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Today marks the one-year anniversary of the Perseverance rover landing on Mars. It touched down on Jezero Crater on Feb. 18, 2021 and is searching for signs of past life on Mars.
During its journey, Perseverance is also taking some incredible images of Mars. Below are some of the more memorable photos taken by Perseverance over the past year. The photo gallery atop the page is just a tiny sliver of the more than 215,000 images captured on Mars over the past 12 months. NASA has an Images of the Week gallery that shares some of the public’s favorite images.
Perseverance has a number of onboard cameras to help with a variety of tasks, including visual assistance during the descent and landing, navigating around Mars, analyzing core samples and, of course, taking pictures and videos. You can read NASA’s in-depth coverage of the rover’s cameras here, but let’s take a quick look at some of the cameras that helped capture our favorite images.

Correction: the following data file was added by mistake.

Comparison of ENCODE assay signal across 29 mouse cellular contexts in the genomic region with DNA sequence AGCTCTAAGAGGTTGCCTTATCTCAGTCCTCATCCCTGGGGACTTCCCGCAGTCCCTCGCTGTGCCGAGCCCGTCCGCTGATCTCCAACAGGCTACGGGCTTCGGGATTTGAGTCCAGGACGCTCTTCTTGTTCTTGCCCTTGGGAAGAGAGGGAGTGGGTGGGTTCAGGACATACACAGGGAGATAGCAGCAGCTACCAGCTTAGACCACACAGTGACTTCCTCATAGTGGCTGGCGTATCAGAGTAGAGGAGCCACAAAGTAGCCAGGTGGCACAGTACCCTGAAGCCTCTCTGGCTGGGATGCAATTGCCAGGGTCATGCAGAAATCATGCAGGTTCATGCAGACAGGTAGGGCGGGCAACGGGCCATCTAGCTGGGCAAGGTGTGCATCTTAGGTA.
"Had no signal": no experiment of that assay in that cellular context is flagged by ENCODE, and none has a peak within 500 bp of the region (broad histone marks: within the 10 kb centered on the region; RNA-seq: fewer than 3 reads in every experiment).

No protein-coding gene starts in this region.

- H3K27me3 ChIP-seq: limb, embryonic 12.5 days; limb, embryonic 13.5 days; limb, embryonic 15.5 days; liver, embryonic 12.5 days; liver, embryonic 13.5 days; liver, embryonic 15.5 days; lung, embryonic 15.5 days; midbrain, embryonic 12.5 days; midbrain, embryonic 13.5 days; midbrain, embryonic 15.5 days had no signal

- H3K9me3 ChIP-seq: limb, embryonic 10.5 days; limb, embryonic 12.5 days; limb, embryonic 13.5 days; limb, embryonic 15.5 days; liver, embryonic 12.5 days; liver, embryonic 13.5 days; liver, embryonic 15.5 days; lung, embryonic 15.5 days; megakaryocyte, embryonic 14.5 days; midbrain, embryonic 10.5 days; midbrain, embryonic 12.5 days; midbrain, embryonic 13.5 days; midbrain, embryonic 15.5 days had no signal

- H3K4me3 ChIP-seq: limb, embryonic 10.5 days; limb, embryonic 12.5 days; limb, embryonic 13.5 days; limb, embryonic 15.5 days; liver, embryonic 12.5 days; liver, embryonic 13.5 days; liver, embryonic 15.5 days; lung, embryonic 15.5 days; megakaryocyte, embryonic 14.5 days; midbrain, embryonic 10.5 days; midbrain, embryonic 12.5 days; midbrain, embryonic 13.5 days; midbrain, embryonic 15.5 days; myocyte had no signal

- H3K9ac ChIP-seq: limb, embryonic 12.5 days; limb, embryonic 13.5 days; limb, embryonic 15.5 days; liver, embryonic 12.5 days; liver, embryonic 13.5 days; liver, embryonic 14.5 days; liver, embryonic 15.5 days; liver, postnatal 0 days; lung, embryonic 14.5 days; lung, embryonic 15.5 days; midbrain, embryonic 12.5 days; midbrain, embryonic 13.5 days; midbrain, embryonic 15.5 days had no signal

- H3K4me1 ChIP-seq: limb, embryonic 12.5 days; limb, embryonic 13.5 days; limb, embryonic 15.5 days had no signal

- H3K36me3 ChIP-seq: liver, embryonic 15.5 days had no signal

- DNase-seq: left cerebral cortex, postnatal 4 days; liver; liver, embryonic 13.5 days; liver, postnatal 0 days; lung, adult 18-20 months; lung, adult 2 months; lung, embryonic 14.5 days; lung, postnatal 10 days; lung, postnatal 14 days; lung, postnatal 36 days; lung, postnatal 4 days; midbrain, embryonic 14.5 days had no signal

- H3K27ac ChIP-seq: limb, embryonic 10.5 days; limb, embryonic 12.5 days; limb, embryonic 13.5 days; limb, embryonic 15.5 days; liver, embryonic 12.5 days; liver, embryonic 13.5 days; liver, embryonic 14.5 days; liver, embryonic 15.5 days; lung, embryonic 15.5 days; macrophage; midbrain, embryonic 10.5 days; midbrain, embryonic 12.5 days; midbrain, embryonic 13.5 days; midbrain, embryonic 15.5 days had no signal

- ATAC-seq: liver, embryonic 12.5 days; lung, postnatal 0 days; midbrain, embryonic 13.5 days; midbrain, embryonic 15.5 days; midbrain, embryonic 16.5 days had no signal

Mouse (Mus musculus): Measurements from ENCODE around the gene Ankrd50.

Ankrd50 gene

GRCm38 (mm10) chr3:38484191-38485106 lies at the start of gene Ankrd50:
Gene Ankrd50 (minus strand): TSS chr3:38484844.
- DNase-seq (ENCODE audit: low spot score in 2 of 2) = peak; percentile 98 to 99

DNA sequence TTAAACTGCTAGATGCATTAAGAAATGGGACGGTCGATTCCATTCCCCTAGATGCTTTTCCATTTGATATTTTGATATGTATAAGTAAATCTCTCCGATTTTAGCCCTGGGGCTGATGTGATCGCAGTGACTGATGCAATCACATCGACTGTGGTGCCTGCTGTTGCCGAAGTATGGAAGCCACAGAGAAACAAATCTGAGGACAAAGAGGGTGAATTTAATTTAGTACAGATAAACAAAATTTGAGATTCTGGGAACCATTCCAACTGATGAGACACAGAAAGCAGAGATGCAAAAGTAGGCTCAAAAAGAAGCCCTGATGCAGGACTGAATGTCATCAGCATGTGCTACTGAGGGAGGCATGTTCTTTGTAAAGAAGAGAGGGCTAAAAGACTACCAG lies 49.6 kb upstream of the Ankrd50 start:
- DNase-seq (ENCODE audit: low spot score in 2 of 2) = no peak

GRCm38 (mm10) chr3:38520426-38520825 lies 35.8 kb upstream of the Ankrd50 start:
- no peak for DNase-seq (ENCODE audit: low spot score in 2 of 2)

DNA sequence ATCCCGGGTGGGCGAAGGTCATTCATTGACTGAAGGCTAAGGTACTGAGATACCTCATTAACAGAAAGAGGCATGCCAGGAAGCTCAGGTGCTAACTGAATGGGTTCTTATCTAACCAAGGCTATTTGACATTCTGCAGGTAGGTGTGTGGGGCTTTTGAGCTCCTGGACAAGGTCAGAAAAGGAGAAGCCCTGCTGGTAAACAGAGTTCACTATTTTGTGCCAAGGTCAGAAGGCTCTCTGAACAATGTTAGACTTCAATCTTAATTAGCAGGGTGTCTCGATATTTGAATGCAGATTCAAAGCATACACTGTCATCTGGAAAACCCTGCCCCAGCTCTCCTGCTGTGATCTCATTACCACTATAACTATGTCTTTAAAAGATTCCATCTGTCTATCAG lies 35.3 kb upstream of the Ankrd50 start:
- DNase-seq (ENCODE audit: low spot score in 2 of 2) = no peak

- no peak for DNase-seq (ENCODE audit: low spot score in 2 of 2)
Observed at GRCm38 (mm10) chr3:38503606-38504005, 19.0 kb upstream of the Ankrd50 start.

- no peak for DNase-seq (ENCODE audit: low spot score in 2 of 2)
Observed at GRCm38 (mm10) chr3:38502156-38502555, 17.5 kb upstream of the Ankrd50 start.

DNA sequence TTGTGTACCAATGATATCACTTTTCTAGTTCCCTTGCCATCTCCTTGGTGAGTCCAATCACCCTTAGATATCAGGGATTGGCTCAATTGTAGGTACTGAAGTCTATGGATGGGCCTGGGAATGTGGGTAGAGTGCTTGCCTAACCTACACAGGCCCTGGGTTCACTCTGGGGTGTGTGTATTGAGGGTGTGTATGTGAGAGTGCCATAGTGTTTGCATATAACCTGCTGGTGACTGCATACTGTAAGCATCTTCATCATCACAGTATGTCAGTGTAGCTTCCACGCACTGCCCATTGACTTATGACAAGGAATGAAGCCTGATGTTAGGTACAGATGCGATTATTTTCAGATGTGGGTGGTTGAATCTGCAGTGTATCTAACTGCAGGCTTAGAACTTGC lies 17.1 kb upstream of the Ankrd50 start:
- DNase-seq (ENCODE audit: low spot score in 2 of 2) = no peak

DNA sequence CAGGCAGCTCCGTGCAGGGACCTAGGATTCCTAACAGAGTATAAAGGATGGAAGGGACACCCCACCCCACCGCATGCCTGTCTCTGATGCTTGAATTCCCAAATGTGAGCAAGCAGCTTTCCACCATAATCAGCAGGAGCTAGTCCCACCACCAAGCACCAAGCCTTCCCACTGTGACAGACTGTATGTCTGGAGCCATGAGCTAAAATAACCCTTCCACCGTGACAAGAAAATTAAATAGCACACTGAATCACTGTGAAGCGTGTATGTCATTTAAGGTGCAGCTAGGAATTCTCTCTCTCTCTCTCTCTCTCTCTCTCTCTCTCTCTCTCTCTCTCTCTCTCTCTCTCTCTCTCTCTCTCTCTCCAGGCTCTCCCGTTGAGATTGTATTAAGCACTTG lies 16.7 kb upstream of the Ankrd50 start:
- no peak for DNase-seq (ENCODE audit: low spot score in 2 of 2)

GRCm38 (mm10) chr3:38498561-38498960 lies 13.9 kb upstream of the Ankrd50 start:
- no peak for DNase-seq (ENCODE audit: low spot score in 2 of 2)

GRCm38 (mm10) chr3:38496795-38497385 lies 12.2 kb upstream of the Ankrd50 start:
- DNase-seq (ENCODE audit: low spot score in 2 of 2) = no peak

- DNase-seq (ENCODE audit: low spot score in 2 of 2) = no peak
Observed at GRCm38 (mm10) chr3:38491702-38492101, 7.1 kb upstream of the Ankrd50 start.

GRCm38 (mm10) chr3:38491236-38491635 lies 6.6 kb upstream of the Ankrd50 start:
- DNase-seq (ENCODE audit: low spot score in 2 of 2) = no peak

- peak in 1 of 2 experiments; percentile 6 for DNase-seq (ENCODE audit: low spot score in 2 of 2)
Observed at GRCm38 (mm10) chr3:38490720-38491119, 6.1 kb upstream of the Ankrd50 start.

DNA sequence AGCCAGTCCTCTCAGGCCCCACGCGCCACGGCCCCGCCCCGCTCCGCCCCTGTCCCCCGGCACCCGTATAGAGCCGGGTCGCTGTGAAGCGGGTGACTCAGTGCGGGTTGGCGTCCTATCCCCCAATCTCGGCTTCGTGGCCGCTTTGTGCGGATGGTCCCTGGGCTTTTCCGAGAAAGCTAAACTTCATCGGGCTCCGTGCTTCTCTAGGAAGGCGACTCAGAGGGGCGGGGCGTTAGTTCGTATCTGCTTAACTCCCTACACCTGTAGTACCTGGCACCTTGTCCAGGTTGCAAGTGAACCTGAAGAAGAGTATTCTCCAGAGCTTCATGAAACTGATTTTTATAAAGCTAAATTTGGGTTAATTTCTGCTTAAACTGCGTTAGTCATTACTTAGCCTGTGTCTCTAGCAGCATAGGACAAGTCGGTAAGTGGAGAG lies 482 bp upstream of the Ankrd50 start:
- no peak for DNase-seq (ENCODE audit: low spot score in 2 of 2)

Mastcam-Z: this pair of cameras takes color images and video, 3D stereo images, and has a powerful zoom lens. Mastcam-Z consists of two duplicate camera systems mounted on the mast that stands up from the rover deck. The cameras are next to each other and point in the same direction, providing a 3D view similar to what human eyes would see, only better.
SuperCam: SuperCam fires a laser at mineral targets that are beyond the reach of the rover’s robotic arm, and then analyzes the vaporized rock. SuperCam fires laser pulses at pinpoint areas smaller than 1 millimeter from more than 20 feet away. Its camera and spectrometers then examine the rock’s chemistry.
One of our favorite pictures is a selfie that Perseverance took with Ingenuity. To take a selfie, Perseverance’s robotic arm has to twist around to different angles and take multiple pictures that are stitched together.
In the video below, Vandi Verma, Perseverance’s chief engineer for robotic operations, explains the selfie process. The selfies aren’t just for fun, either. Selfies allow NASA engineers to check wear and tear on the rover over time.
Claude Dechow says
I have always enjoyed the pictures from space and the accompanying explanation of the important science they show. They are real teachable moments.